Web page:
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The African continent has long been a hotspot for travellers but is also considered a major business hub in its own right. We took a look at Africa’s most visited cities and several Southern and East African metropolises made the list. While we’re not surprised that our home country nabbed three top spots, there are other travel gems waiting in the woodwork. Take a look:
Johannesburg, South Africa’s very own concrete jungle, is a busy blend of colour and commotion. Nicknamed the ‘City of Gold’ (because of its past as a mining mecca), Johannesburg is both the economic hub of the region and an exemplary model of the ‘modern African city’. Not only is Africa’s richest square mile found here (as Sandton’s commonly known) along with the Johannesburg Stock Exchange but so is one of Africa’s largest shopping centres: Sandton City. Joburg, as it’s known to locals, is undoubtedly a key destination on the continent.
Cape Town is a buoyant melting pot of colour, creativity and cuisine. With its flat, larger-than-life mountain harbouring white sandy beaches, bountiful vineyards and a bustling waterfront at its base, it’s not hard to see why the Mother City is ranked among the most beautiful cities in the world. Cape Town has also been tipped as a true foodie destination and with the Zeitz Museum of Contemporary Art Africa (MOCAA) opening in September 2017, the city doesn’t show signs of slowing down anytime soon.
Photo credit: South African Tourism
Durban is South Africa’s self-styled ‘playground’. Its year-round warm weather, sun-kissed beaches, and temperate waters encourage visitors to take advantage of KwaZulu-Natal’s outdoor lifestyle. The city’s diverse and colourful culture is reflected in its cuisine, architecture, markets, and everyday lifestyle while its harbour is considered to be the largest port in Africa.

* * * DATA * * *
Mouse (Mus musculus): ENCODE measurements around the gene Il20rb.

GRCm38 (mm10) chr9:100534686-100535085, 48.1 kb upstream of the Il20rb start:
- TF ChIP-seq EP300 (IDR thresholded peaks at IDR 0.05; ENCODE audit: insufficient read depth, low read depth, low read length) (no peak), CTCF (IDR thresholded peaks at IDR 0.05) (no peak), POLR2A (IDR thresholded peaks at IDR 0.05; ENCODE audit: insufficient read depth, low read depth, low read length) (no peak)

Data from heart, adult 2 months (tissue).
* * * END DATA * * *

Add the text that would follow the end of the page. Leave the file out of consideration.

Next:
Photo credit: Achim Prill
Entebbe itself is the gateway to all that Uganda has to offer: from Bwindi Impenetrable Forest and its mountain gorillas to the Rwenzori Mountains. This modern and picturesque city – though not the capital – is home to the country’s international airport and is sprawled across the banks of Africa’s largest lake, Lake Victoria. Entebbe International Airport connects travellers from destinations such as Johannesburg and some as far flung as Brussels and Dubai.
Photo credit : Hansueli Krapf
The gateway to Kenya is its capital city, Nairobi. As the transportation hub of the country, the city’s airports, roads, trains, and bus stations are responsible for ferrying guests to the aquamarine waters of the coastline, the Great Rift Valley, the wide open savannahs of the Maasai Mara or the verdant landscapes in the central highlands. That said, the Kenyan capital is well worth exploring in its own right.
Photo credit: Nuno Rosario
Mediterranean-style buildings shoulder apartment blocks along flame tree-lined avenues that thin into narrow streets in Mozambique‘s capital city and its railway station, pictured above, is considered one of the most beautiful in the world. Maputo‘s municipal market is a hub of colourful chaos with rows of tightly-packed vendors, tables piled high with everything from fresh seafood to spices, while the Portuguese architecture of many of the buildings adds a touch of nostalgia. Many travellers pass through here en route to the beaches of Inhambane or the islands dotting the Bazaruto Archipelago.
Photo credit: Cape Grace Hotel
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Jozi-born, Knysna local, and recovering yachtie, Melanie decided that she missed being land-based after 18 months sailing the seas. Now that she lives in the most beautiful city in Africa (she is adamant about this fact), you will find her trying out new things around Cape Town, dreaming about her next holiday, and using Wikipedia to enhance her skills as an encyclopaedia of useless information.
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